Through the loss of the object, we are able to enjoy the object in its absence; now that is the only way in which the object can motivate human desire. When you like that way, you don't like anything. This seems to offer, at first sight, an inferior mode of amusement. Why would anyone settle for enjoying an absent object rather than a present one? Because this type of enjoyment – ​​the enjoyment of absence – is the only type of enjoyment truly available to desiring human beings.

When you really have the object, it loses the quality that makes it enjoyable. One can enjoy the object, but one can effectively appreciate it only through its absence. The subject who recognizes this link between the absence of the object and enjoyment – ​​at the moment of this recognition – ceases to be a subject subordinated to capitalist ideology. This ideology holds sway over human beings only to the extent that they believe in the image of ultimate enjoyment associated with accumulation.

This does not mean that subjects who recognize that pleasure depends on loss will become completely ascetic beings. Subjects who take advantage of the tablets, the wide-screen televisions and the luxury cars they don't own. Rather, they will assume a different relationship to their objects of desire; these will be pleasant for the loss and sacrifice they embody.

One cannot accumulate such objects because they have no positive value assigned to them. They arrive without the promise of ultimate future enjoyment and, in that sense, do not function as commodities. The commodity depends on the invisibility of the work that produces it. Now, the subject who recognizes the loss in the object makes work visible, which is the loss that gives value to the object. Those who manage to locate their enjoyment in loss ipso facto value the sacrifice of producers in favor of society and align themselves politically with this group. This transformation results not so much from a change of activity as from a change of perspective.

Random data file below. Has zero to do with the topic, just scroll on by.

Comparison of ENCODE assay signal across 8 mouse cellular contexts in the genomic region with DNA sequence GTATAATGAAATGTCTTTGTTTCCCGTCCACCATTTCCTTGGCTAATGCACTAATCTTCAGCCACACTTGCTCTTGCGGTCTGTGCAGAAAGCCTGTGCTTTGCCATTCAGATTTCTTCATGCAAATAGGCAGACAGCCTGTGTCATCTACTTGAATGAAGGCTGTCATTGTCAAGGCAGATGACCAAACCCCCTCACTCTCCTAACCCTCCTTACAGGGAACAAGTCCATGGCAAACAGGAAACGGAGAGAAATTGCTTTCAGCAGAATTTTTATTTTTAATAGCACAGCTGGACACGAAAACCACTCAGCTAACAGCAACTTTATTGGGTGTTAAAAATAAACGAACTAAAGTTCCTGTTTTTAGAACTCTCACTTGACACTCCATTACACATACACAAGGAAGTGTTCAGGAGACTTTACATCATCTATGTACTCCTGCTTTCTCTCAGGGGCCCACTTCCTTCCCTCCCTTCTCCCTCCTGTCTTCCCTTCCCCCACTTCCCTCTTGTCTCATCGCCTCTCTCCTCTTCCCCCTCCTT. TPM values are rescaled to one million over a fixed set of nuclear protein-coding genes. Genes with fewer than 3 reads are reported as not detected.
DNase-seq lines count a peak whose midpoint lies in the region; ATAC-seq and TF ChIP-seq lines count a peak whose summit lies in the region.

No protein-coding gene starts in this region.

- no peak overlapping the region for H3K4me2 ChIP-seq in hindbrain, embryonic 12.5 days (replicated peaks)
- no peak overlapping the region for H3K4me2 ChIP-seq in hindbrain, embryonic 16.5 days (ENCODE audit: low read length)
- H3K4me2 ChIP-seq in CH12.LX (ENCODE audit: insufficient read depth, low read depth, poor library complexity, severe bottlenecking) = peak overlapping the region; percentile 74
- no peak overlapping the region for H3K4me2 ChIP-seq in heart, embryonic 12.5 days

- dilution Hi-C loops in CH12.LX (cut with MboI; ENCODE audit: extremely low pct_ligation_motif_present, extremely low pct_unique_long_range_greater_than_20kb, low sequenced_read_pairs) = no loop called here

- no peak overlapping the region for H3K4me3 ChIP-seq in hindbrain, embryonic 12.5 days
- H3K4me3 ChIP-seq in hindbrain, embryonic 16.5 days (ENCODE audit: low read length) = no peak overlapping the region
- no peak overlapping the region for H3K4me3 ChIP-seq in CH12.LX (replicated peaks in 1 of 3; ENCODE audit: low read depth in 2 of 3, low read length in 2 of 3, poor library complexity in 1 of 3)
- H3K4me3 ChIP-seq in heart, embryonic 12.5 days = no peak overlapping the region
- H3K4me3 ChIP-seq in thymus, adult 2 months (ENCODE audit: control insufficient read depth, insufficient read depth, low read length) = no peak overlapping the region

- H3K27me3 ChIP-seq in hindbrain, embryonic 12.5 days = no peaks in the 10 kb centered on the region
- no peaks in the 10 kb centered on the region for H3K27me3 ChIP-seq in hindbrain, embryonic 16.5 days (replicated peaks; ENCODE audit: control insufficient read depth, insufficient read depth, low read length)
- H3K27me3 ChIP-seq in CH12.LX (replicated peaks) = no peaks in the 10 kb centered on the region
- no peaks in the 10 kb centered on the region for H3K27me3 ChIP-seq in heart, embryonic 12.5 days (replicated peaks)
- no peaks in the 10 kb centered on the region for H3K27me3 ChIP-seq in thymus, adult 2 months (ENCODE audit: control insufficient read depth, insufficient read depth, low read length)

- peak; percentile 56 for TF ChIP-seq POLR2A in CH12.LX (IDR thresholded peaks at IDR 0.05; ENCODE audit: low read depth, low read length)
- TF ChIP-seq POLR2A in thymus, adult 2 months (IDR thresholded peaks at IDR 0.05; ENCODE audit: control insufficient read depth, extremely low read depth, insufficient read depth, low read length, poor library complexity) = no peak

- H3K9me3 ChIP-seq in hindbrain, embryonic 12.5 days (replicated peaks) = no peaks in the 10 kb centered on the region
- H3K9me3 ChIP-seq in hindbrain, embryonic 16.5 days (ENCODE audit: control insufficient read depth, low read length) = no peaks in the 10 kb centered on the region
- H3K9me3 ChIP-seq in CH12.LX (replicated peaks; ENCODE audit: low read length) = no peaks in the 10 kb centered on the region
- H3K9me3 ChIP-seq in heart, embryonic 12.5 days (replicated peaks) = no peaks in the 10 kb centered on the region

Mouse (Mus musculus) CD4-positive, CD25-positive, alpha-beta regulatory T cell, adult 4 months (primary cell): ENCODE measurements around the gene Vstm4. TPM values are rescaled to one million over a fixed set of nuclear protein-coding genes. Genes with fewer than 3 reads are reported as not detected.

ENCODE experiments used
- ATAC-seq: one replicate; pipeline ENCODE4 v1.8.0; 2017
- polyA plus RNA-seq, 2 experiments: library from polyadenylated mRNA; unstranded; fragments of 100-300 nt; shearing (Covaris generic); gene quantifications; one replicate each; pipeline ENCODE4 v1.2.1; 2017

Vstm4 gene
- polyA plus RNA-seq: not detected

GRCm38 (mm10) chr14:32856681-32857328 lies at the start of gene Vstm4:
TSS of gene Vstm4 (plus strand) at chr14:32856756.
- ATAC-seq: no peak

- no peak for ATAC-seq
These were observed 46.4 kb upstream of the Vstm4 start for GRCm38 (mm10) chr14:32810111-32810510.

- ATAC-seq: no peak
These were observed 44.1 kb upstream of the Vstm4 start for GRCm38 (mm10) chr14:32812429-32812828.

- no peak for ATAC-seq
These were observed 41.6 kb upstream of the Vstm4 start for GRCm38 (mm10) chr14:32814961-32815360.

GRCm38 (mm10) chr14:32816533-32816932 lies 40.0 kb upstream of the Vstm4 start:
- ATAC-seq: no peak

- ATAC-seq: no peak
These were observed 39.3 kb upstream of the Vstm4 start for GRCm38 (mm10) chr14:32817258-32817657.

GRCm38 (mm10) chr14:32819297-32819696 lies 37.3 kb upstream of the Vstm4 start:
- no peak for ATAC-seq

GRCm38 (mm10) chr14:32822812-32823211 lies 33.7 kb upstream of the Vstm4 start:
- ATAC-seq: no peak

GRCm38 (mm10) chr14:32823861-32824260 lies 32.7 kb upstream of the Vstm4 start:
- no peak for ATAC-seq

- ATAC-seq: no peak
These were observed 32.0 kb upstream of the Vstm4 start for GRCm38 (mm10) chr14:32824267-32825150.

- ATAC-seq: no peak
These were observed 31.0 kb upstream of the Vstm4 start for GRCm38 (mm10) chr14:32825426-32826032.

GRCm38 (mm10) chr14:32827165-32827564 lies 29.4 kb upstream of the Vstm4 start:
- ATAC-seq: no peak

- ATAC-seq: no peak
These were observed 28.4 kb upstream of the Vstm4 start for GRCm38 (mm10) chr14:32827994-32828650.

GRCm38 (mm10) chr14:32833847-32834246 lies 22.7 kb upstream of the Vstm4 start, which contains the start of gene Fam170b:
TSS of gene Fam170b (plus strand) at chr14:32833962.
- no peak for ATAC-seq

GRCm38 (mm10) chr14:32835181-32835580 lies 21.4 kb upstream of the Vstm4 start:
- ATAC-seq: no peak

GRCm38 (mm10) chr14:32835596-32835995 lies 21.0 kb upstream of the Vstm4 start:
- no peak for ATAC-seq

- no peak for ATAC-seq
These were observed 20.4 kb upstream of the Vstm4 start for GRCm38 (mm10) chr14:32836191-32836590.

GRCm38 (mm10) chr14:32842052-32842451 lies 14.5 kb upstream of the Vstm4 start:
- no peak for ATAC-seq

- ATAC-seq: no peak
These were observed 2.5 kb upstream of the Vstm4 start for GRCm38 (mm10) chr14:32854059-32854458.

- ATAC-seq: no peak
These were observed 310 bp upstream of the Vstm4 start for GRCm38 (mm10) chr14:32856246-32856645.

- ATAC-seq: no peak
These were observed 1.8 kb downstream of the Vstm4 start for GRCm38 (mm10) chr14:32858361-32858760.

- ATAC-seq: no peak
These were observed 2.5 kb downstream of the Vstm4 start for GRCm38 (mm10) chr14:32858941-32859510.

We can think of this shift in perspective in terms of how athletes and fans view their devotion to sports. The growing importance of sport in the contemporary world attests, in a certain sense, to the dominance of the logic of merchandise and its narcotizing effect. Sports stars and their fans associate ultimate pleasure with winning. Its focus on victory provides an escape from the dissatisfaction that is inherent in everyday life under capitalism. But the focus on victory hides where the real joy lies, both for the athletes themselves and for the fans. While one finds a passing pleasure in winning, the joy derives from sacrificing time and effort to make victory possible.

Both the athlete and the fan make this sacrifice to different degrees – the athlete through long hours of hard training and the fan by giving up free time to follow the trajectory of each athlete or team – although the prevailing commodity logic obscures the role that this sacrifice acts as a source of satisfaction in both cases. According to this logic, the pleasure of victory justifies the sacrifice, when in fact the pleasure works as an alibi for the enjoyment of the sacrifice.